Dear Customer: I hope this email finds you well and you have put many pleasurable miles under your keel since you purchased your Mast Mate. I would appreciate it if you would send me an email and let me know how the mast mate climbing system has worked out for you and if you have any suggestions for improvements or changes. I also invite you to occasionally revisit the Mast Mate website {www.mastmate.com} for I am adding some new products. At present, I am introducing the 3rdMate, a simple multipurpose tool that is equivalent to having an extra hand on deck, and soon a quick release overboard emergency ladder based on the mast mate design. I thank you in advance for your response--------------Gary

 

Dear Gary,

You were helpful on the phone when I called before the purchase. The Mast Mate did just what I needed. The first step is a big one. Fortunately, I am familiar with rappeling, so the fact of being 45 feet above the deck with only my belay only made me a little weak-kneed. I went right to the top with a rest stop at the spreaders. I used lithium grease in a spray can on the swivel gear at the top of the roller furling jib. It fixed the problem. I have only used MM once but I am glad to have a way to get up there. Of course rigging it is a little time consuming but not bad. Great invention. Attached are pix of my boat, Integrity, an Irwin Citation 34, and me up the mast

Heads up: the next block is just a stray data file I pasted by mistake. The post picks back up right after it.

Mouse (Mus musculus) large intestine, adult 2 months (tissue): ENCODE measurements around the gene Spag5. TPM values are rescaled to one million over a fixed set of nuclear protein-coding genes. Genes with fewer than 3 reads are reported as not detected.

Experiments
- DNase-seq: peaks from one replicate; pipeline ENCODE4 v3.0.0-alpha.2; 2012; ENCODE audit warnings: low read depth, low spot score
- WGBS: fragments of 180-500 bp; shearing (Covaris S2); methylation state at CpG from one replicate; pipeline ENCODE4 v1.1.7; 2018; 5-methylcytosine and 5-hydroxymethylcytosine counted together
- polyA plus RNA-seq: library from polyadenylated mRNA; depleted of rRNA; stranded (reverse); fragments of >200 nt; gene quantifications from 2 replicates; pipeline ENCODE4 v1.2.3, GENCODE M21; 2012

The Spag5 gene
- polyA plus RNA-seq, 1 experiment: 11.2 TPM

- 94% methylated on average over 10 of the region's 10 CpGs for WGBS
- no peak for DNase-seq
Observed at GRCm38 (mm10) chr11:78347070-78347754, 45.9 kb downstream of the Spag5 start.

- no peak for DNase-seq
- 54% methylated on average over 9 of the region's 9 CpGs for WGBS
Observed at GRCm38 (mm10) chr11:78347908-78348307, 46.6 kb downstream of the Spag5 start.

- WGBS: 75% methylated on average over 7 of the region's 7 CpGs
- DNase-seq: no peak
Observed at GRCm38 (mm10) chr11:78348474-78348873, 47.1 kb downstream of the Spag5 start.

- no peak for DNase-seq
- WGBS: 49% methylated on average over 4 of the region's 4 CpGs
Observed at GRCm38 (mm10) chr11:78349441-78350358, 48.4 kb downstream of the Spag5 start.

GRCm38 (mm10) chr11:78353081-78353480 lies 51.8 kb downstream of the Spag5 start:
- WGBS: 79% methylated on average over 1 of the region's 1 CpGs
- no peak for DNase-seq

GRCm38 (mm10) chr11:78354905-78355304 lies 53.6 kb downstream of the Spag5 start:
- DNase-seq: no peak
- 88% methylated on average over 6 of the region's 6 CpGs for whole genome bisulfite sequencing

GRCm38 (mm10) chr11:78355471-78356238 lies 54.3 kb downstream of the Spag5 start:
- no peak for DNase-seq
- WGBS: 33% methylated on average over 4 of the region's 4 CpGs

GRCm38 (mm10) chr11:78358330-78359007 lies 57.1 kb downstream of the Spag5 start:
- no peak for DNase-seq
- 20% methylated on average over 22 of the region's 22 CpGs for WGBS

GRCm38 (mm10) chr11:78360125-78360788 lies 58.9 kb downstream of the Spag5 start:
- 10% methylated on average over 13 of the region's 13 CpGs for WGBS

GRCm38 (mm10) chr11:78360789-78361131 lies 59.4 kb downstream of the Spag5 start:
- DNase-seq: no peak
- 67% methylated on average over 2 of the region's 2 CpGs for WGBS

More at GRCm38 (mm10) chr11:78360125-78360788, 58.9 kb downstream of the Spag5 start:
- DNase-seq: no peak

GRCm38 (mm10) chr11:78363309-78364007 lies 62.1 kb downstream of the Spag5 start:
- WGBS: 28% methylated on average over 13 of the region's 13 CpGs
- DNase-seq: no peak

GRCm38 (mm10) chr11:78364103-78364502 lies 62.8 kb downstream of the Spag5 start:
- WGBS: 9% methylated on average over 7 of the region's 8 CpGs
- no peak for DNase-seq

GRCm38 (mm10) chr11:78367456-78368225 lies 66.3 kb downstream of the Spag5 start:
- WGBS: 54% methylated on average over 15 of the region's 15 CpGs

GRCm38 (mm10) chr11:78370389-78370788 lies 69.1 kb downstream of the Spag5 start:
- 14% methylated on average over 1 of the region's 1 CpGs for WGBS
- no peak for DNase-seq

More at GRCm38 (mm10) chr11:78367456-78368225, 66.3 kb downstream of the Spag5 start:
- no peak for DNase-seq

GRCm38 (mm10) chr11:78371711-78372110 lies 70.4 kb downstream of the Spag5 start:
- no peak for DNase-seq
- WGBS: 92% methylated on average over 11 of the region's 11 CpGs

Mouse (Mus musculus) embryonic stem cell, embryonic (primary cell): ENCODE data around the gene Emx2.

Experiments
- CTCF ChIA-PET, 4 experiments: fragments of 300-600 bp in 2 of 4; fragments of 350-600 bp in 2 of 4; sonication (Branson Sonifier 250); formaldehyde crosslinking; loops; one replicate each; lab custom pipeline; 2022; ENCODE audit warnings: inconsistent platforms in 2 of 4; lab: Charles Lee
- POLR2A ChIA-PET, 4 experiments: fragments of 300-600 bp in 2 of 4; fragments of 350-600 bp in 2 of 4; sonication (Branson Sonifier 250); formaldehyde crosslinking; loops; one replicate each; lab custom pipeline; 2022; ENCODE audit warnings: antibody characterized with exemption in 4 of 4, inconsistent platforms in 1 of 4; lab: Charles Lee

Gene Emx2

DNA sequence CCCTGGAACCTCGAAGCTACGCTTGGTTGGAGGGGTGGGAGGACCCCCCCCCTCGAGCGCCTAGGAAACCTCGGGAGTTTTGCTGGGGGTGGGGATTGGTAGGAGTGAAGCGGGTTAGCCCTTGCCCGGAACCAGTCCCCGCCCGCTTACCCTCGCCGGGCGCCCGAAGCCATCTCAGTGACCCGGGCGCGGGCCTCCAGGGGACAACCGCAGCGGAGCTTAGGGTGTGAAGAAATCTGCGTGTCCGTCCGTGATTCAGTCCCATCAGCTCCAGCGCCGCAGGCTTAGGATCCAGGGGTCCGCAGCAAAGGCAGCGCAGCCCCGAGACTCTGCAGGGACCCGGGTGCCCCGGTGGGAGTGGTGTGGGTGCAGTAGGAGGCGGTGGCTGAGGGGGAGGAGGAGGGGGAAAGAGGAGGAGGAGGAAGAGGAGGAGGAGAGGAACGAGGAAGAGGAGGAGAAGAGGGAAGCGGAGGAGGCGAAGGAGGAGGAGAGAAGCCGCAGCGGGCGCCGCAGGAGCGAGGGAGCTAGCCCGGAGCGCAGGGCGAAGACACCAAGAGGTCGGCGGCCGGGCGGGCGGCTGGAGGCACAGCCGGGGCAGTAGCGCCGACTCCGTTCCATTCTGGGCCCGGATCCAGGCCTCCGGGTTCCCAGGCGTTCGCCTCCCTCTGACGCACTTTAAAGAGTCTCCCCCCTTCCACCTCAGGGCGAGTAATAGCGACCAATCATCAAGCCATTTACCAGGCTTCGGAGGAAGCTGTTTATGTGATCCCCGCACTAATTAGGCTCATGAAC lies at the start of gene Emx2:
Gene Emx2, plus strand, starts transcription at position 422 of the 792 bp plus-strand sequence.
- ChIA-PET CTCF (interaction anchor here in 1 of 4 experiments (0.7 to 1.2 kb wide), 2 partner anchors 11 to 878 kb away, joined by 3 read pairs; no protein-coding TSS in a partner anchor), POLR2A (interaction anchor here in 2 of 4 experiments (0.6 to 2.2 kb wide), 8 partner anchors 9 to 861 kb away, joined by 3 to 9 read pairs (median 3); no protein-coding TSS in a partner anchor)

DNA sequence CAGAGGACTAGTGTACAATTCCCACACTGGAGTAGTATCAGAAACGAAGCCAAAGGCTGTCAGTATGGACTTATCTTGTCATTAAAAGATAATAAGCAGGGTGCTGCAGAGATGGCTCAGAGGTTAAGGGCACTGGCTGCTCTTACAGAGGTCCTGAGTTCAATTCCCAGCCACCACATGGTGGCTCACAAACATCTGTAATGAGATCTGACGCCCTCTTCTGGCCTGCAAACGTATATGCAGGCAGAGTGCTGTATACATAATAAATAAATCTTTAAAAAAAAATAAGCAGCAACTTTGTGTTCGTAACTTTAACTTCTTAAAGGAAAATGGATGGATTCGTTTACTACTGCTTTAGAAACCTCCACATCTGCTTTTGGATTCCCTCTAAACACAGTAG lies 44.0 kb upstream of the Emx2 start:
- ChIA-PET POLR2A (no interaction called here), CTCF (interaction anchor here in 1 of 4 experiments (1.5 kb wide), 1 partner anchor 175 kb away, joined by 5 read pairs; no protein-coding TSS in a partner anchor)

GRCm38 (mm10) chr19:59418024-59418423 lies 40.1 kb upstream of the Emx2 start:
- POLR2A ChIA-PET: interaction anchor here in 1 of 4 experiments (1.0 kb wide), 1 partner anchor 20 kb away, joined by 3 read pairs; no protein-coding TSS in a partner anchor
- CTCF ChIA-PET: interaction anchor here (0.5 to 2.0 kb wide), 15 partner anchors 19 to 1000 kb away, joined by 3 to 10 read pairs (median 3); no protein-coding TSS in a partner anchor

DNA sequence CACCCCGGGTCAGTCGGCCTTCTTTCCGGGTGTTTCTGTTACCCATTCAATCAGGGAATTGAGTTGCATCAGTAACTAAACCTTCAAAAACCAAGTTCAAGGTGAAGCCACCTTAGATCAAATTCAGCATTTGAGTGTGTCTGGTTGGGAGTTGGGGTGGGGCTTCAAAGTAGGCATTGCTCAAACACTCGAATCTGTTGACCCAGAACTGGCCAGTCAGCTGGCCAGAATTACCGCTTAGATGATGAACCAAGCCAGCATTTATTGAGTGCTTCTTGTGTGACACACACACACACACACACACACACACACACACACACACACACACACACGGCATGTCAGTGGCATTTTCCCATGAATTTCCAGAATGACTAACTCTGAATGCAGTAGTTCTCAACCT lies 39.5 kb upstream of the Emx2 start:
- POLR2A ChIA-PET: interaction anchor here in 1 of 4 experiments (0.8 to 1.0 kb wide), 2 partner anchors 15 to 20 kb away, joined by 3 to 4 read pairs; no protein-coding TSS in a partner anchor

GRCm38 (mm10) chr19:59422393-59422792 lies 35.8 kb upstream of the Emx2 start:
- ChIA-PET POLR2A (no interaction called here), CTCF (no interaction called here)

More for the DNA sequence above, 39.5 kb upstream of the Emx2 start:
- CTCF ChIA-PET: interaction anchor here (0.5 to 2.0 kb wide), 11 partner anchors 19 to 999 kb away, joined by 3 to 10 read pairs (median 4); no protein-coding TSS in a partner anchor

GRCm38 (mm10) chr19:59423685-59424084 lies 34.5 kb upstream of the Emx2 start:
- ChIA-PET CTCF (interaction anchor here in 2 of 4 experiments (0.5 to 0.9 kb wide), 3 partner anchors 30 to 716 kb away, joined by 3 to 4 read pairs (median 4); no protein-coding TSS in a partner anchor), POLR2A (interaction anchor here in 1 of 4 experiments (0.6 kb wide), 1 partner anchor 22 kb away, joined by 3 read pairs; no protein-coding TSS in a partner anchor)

Good Luck
Mike
Houston, TX


Gary:

I've used my Mast Mate now on two occasions and it has performed flawlessly. As you warned, the first time I used it the loops were still pretty flat do to how the unit was stored when it arrived. This made it a little tough to get your feet in and out of the loops. But they relaxed over time and I have no complaints. Keep up the good work. We sailors and do-it-yourself captains certainly appreciate your work.

Wayne


Hi Gary